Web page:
Last Stop in Brooklyn
It’s summer 1894 in Brooklyn, and private detective Mary Handley is a busy woman. Not only has the brother of a convicted murderer asked her to reopen the case, a serial killer strikes in Coney Island, and an anarchist tries to blow up the multimillionaire Russell Sage. Before long, Mary discovers that these crimes—and many others—are linked, and it’s her job to uncover the truth and prevent further mayhem.
The reader might expect that a novel featuring a female detective during the Gilded Age would at least re-create a vibrant, burgeoning New York, if not a compelling protagonist who battles prejudice for doing a “man’s job”—and a disreputable job, at that. Not here. Levy appears willing to describe a person’s face, posture, or the office where she works, but nothing outside a close-up, such as a street or neighborhood. Knotty problems resolve right on schedule, so there’s little struggle or tension. So much happens, and at such a breathless pace, that the characters never have time to emerge as more than stick figures, penned in a single trait. There are righteous, earnest free-thinkers untainted by bigotry, and corrupt, greedy white supremacists. They both carry soapboxes.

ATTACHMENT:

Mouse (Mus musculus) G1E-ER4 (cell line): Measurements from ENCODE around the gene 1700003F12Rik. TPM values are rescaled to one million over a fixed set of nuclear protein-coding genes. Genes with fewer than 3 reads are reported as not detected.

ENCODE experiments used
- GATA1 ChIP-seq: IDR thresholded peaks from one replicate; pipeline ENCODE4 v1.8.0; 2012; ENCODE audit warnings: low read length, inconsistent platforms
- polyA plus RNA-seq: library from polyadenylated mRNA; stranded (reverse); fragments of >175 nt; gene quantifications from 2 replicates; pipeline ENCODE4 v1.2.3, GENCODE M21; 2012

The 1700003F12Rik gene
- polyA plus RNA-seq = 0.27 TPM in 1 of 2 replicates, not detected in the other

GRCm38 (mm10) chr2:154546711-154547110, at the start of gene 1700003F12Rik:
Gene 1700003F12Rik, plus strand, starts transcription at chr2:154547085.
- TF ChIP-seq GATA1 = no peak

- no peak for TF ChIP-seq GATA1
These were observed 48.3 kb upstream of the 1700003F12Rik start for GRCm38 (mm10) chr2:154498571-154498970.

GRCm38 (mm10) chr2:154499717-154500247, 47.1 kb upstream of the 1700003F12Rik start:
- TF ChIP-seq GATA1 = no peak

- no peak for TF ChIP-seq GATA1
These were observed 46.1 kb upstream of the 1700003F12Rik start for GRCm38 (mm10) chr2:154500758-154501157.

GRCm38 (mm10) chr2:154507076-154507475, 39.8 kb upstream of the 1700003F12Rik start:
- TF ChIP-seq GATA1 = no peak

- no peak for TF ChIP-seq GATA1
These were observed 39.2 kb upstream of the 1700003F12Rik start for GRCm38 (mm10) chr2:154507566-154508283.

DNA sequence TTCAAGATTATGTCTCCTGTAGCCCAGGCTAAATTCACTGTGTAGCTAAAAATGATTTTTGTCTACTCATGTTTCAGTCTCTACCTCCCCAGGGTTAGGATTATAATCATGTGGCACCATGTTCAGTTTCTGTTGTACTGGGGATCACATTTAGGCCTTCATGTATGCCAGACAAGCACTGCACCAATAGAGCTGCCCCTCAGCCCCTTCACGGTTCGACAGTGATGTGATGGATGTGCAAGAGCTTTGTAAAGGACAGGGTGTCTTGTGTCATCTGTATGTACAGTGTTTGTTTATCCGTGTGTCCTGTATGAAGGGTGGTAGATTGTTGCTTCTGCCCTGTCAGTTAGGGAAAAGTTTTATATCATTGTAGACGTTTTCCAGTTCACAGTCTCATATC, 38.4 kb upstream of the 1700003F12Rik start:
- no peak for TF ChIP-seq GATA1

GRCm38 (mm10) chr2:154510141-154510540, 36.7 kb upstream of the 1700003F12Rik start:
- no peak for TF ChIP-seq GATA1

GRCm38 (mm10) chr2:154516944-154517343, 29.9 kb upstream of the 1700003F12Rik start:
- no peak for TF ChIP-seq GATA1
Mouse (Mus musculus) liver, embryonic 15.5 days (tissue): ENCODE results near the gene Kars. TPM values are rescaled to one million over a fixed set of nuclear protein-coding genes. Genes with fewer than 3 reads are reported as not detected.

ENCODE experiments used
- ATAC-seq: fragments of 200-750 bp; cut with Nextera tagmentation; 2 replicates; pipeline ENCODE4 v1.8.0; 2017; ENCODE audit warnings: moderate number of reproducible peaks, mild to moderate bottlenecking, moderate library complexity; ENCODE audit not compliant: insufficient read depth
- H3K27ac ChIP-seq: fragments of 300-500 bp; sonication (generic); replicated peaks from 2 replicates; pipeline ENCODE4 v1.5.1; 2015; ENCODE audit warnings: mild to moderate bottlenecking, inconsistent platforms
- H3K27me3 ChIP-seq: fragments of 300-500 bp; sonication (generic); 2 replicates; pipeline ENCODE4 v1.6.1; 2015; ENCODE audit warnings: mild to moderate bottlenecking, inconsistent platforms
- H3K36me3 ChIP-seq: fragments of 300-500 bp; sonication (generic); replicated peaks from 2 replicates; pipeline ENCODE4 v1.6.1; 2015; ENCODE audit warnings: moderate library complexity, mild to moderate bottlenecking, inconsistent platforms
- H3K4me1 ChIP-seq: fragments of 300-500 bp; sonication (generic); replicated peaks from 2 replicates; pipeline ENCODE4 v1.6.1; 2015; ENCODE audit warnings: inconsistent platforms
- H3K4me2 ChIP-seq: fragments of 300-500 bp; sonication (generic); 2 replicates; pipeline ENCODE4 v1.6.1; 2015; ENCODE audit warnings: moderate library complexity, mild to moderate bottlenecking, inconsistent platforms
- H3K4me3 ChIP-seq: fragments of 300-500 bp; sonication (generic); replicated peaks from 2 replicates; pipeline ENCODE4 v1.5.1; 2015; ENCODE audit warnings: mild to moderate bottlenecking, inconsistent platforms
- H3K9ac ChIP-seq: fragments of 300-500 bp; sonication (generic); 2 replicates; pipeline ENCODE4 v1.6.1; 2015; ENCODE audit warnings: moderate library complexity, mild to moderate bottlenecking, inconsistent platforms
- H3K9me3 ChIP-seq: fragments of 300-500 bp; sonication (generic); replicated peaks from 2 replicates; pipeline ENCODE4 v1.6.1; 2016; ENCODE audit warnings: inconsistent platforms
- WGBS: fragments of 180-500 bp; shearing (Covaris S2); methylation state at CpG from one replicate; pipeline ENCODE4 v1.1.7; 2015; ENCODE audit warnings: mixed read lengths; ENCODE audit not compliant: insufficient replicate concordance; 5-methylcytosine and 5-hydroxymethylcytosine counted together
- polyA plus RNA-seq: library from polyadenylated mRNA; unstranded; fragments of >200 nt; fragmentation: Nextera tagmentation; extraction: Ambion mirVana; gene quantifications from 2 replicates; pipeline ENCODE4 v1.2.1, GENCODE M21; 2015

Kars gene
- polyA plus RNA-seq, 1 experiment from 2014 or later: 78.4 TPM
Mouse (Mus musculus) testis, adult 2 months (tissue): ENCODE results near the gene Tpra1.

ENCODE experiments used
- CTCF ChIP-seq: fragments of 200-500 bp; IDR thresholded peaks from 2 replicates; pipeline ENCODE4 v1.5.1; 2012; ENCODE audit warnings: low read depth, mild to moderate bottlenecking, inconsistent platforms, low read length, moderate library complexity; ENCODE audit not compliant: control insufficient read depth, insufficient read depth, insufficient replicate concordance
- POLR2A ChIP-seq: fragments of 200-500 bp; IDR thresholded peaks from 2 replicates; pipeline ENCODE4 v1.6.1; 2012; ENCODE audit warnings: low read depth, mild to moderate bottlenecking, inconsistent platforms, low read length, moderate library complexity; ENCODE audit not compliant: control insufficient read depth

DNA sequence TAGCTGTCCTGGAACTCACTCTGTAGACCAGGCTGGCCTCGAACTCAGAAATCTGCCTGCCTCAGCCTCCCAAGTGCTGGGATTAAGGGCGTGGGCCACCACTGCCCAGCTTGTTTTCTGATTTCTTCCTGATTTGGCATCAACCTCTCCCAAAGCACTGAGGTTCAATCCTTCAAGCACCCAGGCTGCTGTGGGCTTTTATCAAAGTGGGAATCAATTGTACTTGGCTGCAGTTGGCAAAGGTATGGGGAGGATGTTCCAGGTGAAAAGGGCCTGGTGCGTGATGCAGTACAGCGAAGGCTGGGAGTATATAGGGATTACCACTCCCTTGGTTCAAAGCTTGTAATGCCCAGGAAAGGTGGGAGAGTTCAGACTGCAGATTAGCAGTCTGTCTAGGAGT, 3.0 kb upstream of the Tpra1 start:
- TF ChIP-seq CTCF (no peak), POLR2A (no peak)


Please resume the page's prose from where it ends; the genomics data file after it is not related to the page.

If that duality sounds surprisingly contemporary, the language, repartee, and indifference to certain social conventions recall the 1960s, whereas the characters’ attention spans suggest the computer age. Mary seldom spends more than a second or two to reflect or process anything, no matter how much blood or pain is involved, and little of it seems to mark her.
As a result, Last Stop in Brooklyn has an inauthentic feel, whether as mystery or historical fiction. I doubt readers of either genre will be satisfied.